Facebook Twitter More...

In almost all the sci-fi movies we’ve seen, the arrival of space aliens hardly ever bodes well. We run screaming, barricade our doors and wait frantically for tanks, fighter jets and Will Smith to rescue us.

But two Arizona State University researchers found that people view the possibility of extraterrestrial life, whether microbial or intelligent, in a positive light. We are likely to see it as a kindly E.T. and not a flesh-eating xenomorph.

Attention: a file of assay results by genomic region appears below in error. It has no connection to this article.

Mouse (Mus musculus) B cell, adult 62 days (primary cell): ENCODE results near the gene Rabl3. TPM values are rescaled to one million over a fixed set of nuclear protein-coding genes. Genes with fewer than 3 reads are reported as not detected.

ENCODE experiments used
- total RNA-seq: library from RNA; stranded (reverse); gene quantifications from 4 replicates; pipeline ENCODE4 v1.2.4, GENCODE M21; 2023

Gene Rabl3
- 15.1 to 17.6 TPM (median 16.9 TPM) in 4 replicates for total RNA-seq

Michael Varnum, an associate professor of psychology, came up with the idea of studying how people would respond to the discovery of alien life after a meeting at the School of Earth and Space Exploration’s Interplanetary Initiative, where researchers consider the future of humans and space.

He and co-author Jung Yul Kwon studied1,000 Americans and then 2,000 more people in the United Kingdom, Australia, Canada, Mexico and Spain, gauging reactions to hypothetical announcements about the discovery of both microbial and intelligent life.

To read more, click here.
Category: Science